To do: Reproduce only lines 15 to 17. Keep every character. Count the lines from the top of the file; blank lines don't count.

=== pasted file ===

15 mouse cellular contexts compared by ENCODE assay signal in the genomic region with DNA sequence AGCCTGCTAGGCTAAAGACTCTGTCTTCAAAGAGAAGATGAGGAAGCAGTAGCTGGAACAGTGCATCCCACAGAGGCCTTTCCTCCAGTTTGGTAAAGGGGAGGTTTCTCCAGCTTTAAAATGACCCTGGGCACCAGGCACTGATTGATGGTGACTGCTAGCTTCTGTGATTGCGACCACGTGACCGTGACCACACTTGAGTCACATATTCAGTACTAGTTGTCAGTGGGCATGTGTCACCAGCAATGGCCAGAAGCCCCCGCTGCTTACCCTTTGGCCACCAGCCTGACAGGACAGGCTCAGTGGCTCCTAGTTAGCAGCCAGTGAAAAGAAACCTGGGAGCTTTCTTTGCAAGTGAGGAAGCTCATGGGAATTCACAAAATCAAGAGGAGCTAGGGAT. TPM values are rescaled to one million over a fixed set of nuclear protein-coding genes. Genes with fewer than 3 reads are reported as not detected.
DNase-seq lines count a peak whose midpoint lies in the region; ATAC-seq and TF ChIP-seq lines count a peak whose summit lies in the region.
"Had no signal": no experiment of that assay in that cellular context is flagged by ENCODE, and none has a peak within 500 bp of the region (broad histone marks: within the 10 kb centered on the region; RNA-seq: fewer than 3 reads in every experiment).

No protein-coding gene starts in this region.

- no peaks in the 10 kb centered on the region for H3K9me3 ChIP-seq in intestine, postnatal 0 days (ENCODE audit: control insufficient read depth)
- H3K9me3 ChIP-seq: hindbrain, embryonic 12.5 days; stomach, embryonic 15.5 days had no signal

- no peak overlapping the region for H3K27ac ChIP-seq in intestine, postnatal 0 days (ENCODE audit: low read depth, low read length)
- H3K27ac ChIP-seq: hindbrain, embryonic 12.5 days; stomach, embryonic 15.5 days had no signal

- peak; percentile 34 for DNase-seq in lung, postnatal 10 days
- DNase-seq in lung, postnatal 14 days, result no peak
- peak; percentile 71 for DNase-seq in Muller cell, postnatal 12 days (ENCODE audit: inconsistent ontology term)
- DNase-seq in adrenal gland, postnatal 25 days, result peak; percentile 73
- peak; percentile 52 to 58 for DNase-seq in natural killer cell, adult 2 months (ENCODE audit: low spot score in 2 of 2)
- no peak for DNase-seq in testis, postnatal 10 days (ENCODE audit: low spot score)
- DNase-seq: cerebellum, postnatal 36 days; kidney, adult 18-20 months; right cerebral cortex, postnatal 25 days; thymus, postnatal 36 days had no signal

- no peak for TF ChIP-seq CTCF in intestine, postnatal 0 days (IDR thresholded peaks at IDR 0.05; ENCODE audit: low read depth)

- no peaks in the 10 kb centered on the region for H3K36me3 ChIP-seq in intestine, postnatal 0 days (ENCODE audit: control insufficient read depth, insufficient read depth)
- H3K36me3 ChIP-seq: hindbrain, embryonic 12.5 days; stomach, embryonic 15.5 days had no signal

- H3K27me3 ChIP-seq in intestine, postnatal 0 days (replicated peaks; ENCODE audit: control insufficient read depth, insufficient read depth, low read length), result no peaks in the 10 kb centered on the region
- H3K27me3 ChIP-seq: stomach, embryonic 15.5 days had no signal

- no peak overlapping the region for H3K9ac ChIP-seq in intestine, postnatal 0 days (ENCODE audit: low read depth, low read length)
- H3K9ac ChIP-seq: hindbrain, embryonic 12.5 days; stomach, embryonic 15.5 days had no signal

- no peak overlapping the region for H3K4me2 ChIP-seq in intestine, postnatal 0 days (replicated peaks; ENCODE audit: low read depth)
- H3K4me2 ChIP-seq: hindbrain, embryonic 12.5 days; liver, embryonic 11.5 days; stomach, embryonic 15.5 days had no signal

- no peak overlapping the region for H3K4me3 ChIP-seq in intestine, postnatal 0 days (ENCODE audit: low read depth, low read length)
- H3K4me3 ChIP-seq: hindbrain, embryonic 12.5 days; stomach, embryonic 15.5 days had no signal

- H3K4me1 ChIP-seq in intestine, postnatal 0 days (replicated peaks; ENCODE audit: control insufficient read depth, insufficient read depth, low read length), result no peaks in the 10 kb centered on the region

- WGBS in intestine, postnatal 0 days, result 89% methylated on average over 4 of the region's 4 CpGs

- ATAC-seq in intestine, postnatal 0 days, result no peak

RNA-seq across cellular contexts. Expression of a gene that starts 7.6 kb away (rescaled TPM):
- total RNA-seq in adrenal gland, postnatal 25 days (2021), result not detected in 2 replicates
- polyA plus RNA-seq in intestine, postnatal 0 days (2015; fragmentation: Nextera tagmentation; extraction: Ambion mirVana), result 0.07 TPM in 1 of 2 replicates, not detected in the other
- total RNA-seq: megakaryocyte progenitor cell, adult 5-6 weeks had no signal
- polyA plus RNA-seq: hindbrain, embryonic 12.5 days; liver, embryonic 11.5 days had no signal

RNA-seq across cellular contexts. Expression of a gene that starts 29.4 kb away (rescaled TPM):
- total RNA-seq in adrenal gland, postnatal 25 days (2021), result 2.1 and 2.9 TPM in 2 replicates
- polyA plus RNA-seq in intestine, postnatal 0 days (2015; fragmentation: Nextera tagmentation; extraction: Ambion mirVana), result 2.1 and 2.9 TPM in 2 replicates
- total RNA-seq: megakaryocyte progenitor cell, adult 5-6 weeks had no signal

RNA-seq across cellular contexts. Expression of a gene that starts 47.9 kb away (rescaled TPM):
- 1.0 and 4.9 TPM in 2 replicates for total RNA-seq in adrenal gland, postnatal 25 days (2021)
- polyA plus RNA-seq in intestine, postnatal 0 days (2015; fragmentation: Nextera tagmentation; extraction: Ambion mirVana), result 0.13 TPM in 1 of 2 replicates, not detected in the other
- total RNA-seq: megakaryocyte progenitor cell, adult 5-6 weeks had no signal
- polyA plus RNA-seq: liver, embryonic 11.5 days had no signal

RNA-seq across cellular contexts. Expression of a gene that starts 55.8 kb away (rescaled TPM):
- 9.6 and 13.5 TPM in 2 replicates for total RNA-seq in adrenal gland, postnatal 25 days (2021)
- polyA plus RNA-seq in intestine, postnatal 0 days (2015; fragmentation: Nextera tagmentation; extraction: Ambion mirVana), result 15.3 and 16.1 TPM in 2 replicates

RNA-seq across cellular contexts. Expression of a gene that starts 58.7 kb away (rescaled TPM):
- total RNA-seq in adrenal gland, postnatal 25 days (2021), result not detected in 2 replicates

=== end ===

- DNase-seq: cerebellum, postnatal 36 days; kidney, adult 18-20 months; right cerebral cortex, postnatal 25 days; thymus, postnatal 36 days had no signal

- no peak for TF ChIP-seq CTCF in intestine, postnatal 0 days (IDR thresholded peaks at IDR 0.05; ENCODE audit: low read depth)

- no peaks in the 10 kb centered on the region for H3K36me3 ChIP-seq in intestine, postnatal 0 days (ENCODE audit: control insufficient read depth, insufficient read depth)